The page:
President's Perspective October 2015
“Surely you can’t be serious.”
“I am serious, and don’t call me Shirley.”
Richard Derner, DPM, FACFAS
Every year, ACFAS spends a significant amount of time, money and energy determining the best topics, speakers and locations for our Annual Scientific Conference, making it by far the best foot and ankle conference in the country.
The final product is the result of countless hours of hard work by our volunteers and staff responding to attendee feedback and the extraordinary expertise demonstrated by our speakers. Of course, there’s always room for improvement, but our continued growing attendance and evaluation results are proof that we’re on the right track.
A key differentiator between ACFAS programs and our competition is the College’s robust and rotating faculty of over 150 expert speakers, the vast majority of whom are frequently published. Fresh faces always bring fresh concepts to our classrooms, be they hands-on or didactic programs.
Also behind the scenes, ACFAS has been advocating for more stringent CME accreditation standards by the Council on Podiatric Medical Education (CPME). For instance, twice during CPME’s recent revisions of our profession’s CME standards ACFAS called for:
- Ending “affiliate” or third-party accreditation. This is where a CME provider “piggybacks” on a fully accredited provider to avoid having to apply and maintain their own accreditation.
- Stronger industry conflict of interest rules to better inhibit commercial bias.
- Providing a “whistleblower” mechanism so attendees can call CPME’s attention to accreditation violations.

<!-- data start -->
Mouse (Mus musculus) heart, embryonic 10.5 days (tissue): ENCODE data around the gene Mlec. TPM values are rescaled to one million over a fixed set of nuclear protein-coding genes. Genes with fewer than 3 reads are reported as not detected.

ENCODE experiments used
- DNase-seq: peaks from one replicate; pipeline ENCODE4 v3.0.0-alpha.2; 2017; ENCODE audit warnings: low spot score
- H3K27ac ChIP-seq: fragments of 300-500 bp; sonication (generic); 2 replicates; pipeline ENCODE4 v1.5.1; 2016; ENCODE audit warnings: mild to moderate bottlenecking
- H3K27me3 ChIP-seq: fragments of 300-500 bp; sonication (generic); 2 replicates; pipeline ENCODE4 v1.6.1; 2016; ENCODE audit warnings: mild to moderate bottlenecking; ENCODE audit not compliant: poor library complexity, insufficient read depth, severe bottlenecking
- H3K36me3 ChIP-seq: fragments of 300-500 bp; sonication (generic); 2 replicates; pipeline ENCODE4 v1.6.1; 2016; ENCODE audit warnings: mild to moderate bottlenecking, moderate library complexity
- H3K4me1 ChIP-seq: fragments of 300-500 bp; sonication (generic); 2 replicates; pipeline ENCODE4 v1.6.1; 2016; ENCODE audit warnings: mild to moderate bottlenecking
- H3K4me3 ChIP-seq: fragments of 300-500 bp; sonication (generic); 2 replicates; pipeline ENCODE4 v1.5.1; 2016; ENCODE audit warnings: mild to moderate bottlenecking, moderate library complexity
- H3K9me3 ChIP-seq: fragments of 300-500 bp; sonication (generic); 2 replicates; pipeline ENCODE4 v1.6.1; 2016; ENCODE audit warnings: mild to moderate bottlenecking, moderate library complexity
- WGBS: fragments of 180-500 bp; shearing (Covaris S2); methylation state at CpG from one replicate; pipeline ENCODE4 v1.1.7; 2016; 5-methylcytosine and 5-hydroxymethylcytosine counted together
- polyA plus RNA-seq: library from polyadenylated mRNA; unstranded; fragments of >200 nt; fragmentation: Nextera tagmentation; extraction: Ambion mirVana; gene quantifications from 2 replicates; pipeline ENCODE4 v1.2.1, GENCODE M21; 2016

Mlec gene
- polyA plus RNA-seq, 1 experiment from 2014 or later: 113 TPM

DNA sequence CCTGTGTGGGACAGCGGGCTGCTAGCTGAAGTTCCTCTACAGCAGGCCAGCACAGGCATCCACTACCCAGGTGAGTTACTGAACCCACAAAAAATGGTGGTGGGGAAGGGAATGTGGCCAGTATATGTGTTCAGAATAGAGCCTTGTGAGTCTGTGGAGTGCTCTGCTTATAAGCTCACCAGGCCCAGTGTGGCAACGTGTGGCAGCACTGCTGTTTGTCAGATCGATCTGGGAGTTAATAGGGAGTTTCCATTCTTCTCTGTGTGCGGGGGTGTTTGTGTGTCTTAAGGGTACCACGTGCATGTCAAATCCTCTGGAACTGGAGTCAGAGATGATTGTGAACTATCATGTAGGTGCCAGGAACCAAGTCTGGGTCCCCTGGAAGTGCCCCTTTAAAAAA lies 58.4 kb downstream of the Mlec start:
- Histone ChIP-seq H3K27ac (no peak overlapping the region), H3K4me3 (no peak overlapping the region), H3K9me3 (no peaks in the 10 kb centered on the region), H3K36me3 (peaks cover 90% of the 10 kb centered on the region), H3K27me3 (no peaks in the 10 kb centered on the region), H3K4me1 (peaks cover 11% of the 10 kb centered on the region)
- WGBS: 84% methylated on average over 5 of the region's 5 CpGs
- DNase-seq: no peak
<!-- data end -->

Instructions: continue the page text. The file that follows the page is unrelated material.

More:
We felt these changes would strengthen podiatry’s CME regulations, which in 2013 ACFAS president Jordan Grossman, DPM, FACFAS called the “last frontier in our march for professional parity.” Unfortunately, CPME only tweaked the conflict of interest rules and not enough in the College’s opinion.
Surely you can’t be serious? Yes, we are very serious. We all receive solicitations to the same set of conferences, provided by the same people, to the same locations, with the same stale lectures, year after year. Many of these are masqueraded as CME lectures, but they are far from being fresh, independent or evidence-based medical education content. They’re moneymakers or pet projects by organizations or individuals who continue to give talks I’ve heard almost 20 years ago.
For nearly 75 years, new voices, contemporary ideas and evidence-based CME content have been the College’s primary mission. And we believe all CME should be subject to more rigorous standards to better educate you, which improves patient care, and that ultimately advances our professional parity.
As the College’s “tagline” states, ACFAS members are proven leaders, lifelong learners, who change patient’s lives. As a lifelong learner, I urge you to be a more critical consumer of CME programming. It is indeed serious stuff.